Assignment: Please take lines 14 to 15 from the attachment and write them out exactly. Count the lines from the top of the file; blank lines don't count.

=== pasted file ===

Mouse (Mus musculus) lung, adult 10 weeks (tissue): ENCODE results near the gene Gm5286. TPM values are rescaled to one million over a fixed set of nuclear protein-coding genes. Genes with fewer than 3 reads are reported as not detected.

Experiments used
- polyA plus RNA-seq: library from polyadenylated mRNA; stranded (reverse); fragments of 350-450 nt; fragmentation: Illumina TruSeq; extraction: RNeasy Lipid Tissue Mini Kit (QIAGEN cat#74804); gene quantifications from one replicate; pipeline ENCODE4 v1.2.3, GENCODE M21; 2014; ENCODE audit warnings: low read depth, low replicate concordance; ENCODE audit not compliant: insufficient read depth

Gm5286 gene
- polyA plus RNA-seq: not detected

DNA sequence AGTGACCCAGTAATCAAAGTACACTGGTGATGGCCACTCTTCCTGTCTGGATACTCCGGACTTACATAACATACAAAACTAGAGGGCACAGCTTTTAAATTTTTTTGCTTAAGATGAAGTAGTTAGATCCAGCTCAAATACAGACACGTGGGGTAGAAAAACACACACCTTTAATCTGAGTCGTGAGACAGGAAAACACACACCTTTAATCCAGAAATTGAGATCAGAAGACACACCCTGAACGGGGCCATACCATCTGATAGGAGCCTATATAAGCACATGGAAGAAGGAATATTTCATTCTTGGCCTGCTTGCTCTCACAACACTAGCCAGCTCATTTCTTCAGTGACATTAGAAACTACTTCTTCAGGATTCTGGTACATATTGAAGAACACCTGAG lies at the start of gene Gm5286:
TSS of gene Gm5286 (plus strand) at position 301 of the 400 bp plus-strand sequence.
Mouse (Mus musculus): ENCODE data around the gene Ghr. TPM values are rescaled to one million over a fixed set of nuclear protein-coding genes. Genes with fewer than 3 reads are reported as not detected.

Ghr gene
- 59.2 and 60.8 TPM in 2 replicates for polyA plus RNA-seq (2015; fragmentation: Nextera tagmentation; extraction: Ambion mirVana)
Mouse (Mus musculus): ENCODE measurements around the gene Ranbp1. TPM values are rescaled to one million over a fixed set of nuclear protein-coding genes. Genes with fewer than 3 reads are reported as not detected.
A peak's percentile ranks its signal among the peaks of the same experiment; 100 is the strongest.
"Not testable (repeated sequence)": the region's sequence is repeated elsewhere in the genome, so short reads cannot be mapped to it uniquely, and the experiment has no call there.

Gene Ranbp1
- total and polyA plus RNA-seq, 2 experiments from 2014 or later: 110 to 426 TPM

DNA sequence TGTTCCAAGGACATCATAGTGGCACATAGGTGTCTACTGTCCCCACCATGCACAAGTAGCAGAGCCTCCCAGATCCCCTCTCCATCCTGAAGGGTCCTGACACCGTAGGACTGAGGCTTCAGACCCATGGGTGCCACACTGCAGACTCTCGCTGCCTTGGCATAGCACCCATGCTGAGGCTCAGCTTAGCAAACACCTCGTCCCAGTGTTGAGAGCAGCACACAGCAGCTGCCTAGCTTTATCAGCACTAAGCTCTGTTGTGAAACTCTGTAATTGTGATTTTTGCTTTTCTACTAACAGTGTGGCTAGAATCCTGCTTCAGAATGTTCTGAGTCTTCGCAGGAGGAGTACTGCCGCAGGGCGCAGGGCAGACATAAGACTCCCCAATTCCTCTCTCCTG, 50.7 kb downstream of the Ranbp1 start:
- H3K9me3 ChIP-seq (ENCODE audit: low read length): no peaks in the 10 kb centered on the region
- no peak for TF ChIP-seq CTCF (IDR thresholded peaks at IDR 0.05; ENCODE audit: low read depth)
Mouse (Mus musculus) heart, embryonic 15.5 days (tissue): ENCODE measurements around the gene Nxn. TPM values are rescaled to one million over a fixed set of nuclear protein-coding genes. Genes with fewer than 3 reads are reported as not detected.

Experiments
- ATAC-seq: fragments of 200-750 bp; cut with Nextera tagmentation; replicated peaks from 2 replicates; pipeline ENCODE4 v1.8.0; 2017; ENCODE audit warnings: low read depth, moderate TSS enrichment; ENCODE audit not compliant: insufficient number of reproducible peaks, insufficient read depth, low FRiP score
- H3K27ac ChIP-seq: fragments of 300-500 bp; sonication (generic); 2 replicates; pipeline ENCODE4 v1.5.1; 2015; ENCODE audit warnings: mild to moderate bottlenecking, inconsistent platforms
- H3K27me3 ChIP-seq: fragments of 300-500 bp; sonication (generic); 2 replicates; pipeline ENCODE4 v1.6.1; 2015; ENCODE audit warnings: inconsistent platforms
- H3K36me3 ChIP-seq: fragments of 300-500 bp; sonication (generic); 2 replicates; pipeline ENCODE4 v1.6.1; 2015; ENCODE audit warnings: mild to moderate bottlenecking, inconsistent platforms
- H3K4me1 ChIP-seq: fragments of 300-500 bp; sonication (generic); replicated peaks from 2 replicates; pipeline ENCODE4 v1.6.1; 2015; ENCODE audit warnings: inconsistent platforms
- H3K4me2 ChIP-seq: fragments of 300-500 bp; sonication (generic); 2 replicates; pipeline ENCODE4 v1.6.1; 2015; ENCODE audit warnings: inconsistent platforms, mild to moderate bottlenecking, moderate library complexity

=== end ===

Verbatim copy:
Gene Ranbp1
- total and polyA plus RNA-seq, 2 experiments from 2014 or later: 110 to 426 TPM